AMA Group has filed proceedings in the Federal Court of Australia against former Chief Executive Officer Andy Hopkins and one of his companies in an attempt to “recover” more than $2.4 million.
According to an AMA statement, the $2.4 million consists of alleged “unauthorised expenses incurred by or on behalf of” Hopkins of around $1 million, along with repayment of an “outstanding loan” of around $1.4 million.
“This claim results from the findings of an investigation by leading forensic accounting firm McGrath Nicol of a number of whistleblower complaints made with respect to the actions of Mr Hopkins while he was a senior executive with the company,” said AMA.
Hopkins resigned as CEO on 31 January 2021. He subsequently resigned from the board and sold his shareholding in the company.
While AMA has remained tight-lipped about the circumstances surrounding Hopkins’ departure, he issued a statement earlier this year denying the allegations.
“While I categorically deny the allegations against me, I cannot allow this dispute to impact the operations of the company I have been involved in leading since 2015, in an industry I have worked in for 30 years,” said Hopkins.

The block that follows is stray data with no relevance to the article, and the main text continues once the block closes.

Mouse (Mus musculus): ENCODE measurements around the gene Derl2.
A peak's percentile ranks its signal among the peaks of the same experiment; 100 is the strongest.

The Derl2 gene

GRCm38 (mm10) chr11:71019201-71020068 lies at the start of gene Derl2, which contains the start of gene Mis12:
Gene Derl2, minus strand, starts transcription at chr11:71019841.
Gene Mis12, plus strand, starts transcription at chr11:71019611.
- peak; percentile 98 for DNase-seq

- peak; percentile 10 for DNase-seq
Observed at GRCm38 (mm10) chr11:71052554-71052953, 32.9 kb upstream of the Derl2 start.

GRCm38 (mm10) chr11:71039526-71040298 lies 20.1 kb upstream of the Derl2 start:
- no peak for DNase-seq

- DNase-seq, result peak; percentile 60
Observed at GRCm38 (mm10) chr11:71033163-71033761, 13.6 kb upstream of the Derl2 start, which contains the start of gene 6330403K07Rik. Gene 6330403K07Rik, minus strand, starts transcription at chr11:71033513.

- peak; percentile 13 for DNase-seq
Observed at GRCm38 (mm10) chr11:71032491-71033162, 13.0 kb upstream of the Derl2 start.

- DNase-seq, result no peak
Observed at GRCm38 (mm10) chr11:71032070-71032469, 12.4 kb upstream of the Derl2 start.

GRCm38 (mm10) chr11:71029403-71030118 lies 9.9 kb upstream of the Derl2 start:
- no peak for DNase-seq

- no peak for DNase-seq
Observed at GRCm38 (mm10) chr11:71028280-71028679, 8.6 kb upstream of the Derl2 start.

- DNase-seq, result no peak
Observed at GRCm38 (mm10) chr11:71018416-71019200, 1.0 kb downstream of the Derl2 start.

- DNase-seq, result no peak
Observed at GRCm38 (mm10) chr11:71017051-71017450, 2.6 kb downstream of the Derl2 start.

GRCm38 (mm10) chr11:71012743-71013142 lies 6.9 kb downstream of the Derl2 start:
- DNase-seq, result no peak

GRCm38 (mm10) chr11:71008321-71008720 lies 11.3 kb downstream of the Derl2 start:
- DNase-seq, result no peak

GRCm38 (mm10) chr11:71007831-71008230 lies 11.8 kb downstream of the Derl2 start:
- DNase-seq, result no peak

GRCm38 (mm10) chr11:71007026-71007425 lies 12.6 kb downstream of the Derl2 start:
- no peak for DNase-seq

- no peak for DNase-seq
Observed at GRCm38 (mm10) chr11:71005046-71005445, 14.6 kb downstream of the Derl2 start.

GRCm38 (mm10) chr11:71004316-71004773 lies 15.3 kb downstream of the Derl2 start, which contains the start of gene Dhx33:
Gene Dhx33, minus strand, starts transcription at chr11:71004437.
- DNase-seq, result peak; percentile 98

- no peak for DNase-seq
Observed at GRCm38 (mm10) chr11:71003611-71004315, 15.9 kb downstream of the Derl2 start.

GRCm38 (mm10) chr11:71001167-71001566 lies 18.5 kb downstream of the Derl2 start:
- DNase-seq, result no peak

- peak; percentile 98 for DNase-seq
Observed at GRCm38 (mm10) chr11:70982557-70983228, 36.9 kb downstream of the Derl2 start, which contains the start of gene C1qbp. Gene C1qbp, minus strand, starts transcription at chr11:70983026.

In court documents obtained earlier this year by the Australian Financial Review (AFR), Hopkins’ lawyer said AMA director Simon Moore, who is also Senior Partner at private equity firm Colinton Capital Partners, wrote to Hopkins to have him terminated immediately due to the staff whistleblower complaint the company received in September last year. Hopkins countered by saying the expenses and bonuses were previously approved, but “are now alleged not to have been approved. Regrettably, this allegation is false and made without any proper process,” he was quoted as saying in the documents.
According to the AFR, Hopkins’ lawyer then dropped a bombshell.
“Further, and in summary, the corporate background in which this surprising allegation is now belatedly made is that of significant shareholder disquiet about the $4.4 million payment Mr Moore had demanded in 2019 and [Moore’s] proposed removal from the board.”
The documents alleged that when AMA was purchasing repairer Capital S.M.A.R.T, Moore argued that private equity would generally borrow a greater proportion of funds and “insisted AMA borrow more than the market had indicated was appropriate”. Colinton Capital later sought that “AMA pay $4.4 million for its part in the borrowing and acquisition of Capital S.M.A.R.T,” the documents said.
While this price was later negotiated and reduced to just over $3 million, the apparent conflict of interest that emerged between Moore, his private equity firm Colinton Capital and AMA infuriated investors, and according to the AFR, the AMA board passed a resolution to stop Moore or any other director “behaving in this manner again”. The documents added that many large shareholders wanted to sell out but were ultimately persuaded not to by Hopkins.